I did need to buy 8 AA size batteries and installed them in the transmitter. Otherwise everything I needed came in the box.
For the inexperienced helicopter pilot they supplied a simple to assemble training skid that they called the Safety Skid. It snapped together as shown on page ten of the instructions. It’s to help keep the beginner from tipping over on landings and take-offs.
The Lipoly battery slid into a battery holder under the copter and plugged into the copter only for flying. They recommended that it remain unplugged when not flying to avoid having the voltage drawn down and possibly ruining the battery. The three wire plug was unusual to this reviewer and complicated trying to use another brand of Lipoly as a backup battery.
The XRB came with the standard round stabilizers that supply higher stability and slower response. But they also packed a pair of light weight (flatter) stabilizers for use by advanced pilots. These reportedly supply lower stability but quicker response. The switch between the two different pairs of stabilizers appeared simple in the instructions. They also showed how to change the connecting rod on the stabilizer to the other side of the stabilizer to get quicker response. All flights for this review were with the standard stabilizer.
To store my assembled XRB in the original box, after I installed the skid braces, I had to make some cuts in the protective plastic with my Exacto knife to fit the copter with the skid braces back into the protective plastic. The two pictures below show the plastic with parts removed to fit the skid braces. The second picture, showing the black back piece, best shows where I cut out plastic.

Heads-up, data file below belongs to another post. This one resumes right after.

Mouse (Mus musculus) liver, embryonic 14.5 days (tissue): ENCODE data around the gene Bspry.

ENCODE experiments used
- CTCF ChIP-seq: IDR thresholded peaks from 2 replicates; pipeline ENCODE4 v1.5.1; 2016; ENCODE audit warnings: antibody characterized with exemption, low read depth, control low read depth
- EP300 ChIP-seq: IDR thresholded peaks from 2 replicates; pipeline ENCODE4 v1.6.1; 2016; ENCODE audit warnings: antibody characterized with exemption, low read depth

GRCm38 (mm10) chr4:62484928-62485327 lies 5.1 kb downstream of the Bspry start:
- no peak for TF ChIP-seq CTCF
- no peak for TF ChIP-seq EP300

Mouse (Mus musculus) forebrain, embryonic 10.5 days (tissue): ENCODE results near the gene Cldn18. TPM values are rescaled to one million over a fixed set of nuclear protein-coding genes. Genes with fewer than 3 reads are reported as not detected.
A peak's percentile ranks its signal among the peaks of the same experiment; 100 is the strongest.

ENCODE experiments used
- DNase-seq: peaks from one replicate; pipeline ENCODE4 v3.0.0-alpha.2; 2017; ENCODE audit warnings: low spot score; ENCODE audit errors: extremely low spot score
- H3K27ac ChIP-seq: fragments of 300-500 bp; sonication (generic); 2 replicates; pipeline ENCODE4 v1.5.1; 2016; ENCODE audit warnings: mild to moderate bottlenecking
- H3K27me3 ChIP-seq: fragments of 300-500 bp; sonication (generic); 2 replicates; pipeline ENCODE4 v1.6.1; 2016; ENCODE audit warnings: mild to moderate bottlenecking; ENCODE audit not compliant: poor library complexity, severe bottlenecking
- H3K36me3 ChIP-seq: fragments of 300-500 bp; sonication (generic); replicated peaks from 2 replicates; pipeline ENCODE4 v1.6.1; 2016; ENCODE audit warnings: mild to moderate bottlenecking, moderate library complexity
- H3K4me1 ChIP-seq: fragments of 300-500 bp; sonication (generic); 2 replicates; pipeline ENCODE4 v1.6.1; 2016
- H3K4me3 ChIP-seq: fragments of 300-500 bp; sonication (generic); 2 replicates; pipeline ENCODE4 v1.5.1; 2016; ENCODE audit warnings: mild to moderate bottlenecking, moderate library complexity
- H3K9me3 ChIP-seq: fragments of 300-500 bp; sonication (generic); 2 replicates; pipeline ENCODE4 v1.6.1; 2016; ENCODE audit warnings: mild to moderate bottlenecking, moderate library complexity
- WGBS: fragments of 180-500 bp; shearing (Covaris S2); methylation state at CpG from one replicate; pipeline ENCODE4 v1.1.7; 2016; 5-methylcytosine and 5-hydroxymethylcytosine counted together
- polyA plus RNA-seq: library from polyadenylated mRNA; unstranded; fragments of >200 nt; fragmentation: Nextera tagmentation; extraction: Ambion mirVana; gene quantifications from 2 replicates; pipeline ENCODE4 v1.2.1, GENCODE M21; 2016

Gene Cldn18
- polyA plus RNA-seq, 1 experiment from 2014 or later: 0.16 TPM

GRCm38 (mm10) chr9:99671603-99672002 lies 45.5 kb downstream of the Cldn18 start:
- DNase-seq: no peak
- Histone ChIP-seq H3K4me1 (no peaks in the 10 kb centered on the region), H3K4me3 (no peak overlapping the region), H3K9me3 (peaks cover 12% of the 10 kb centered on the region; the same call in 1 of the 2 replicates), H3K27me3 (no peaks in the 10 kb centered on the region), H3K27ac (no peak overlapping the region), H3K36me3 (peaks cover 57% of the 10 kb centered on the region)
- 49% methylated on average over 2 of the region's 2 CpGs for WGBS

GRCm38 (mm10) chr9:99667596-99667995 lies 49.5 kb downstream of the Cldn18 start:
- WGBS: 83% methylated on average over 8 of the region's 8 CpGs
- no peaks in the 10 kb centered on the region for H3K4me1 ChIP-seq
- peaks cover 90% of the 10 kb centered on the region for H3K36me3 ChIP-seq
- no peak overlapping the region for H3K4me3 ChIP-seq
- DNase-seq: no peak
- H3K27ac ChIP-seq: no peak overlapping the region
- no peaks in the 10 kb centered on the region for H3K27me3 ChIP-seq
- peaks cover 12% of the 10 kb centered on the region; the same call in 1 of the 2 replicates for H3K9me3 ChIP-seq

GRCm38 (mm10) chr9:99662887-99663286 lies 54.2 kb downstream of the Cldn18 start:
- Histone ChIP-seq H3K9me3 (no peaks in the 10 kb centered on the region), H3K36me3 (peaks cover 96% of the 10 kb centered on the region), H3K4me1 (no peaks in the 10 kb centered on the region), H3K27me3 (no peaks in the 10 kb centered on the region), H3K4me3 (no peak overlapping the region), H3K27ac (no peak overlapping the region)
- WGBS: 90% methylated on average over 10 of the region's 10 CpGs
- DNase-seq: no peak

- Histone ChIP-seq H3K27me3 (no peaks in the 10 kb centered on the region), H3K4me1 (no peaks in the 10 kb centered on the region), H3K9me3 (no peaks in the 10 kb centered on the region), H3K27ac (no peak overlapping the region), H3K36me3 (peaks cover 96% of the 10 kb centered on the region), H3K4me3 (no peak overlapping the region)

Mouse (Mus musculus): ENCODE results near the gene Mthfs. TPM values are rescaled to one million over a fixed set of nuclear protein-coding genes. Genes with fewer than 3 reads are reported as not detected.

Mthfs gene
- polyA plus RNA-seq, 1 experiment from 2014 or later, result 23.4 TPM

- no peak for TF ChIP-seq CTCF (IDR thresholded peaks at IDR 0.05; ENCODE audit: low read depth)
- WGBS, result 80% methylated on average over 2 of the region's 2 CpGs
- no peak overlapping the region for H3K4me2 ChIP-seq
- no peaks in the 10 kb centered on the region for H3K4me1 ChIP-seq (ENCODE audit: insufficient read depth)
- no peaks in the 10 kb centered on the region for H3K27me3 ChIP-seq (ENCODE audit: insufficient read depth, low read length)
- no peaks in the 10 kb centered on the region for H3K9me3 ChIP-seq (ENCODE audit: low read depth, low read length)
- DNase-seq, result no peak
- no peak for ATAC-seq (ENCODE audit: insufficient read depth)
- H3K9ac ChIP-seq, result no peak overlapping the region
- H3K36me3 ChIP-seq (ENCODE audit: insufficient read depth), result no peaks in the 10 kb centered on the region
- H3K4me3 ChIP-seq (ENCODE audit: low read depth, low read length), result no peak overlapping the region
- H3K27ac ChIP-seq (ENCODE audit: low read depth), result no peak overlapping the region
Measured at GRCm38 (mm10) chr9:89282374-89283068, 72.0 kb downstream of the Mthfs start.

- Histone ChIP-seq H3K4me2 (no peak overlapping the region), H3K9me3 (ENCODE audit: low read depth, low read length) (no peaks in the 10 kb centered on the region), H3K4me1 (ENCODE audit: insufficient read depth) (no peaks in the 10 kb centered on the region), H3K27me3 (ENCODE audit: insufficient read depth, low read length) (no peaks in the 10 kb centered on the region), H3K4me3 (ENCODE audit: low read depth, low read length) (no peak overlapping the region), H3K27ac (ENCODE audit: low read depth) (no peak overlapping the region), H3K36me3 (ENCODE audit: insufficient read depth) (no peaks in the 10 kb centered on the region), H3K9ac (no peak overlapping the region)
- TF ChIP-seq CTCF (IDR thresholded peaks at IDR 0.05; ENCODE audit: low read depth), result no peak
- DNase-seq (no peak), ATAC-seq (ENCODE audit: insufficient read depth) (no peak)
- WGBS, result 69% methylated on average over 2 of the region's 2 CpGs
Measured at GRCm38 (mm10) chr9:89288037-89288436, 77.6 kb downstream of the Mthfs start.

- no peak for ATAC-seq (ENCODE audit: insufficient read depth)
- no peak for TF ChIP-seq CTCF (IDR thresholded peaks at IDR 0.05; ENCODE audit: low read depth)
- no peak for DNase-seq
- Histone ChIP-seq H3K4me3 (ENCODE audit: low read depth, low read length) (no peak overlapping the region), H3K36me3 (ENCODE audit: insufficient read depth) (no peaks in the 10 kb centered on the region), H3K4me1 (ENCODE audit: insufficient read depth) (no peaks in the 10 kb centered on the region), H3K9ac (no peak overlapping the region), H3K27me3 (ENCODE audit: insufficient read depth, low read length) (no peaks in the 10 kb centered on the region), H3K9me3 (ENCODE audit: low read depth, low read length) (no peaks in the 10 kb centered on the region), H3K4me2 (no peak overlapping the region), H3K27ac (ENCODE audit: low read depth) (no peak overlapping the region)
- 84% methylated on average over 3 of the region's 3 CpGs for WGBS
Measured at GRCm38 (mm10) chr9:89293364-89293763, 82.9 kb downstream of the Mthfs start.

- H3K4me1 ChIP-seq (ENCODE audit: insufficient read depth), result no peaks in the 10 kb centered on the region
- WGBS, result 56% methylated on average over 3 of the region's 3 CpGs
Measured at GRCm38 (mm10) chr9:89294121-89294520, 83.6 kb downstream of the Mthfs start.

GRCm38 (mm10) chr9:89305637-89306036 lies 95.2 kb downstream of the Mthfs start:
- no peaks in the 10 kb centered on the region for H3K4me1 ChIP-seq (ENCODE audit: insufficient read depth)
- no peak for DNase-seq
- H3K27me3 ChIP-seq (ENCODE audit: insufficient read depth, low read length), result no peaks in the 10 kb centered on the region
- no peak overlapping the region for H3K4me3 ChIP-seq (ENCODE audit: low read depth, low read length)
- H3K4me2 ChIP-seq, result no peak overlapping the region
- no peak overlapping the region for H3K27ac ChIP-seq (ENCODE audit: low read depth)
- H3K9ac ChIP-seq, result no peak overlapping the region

As mentioned in the introduction, I first saw the tethered version of the XRB at the AMA Convention in 2003. Below is a picture I took of it being flown in demonstration and a picture I saw on the Internet of the RED tethered XRB. in talking about it with a friend at the time, he didn’t like the look of the counter-rotating blades and thought it didn’t look real because of them. I told him that some of the first attempts at helicopter type vehicles involved counter-rotating props and that the Soviets even had an attack helicopter powered by them. The photo below of the KA50 Black Shark won me a free lunch. I have included a couple of pictures of it below.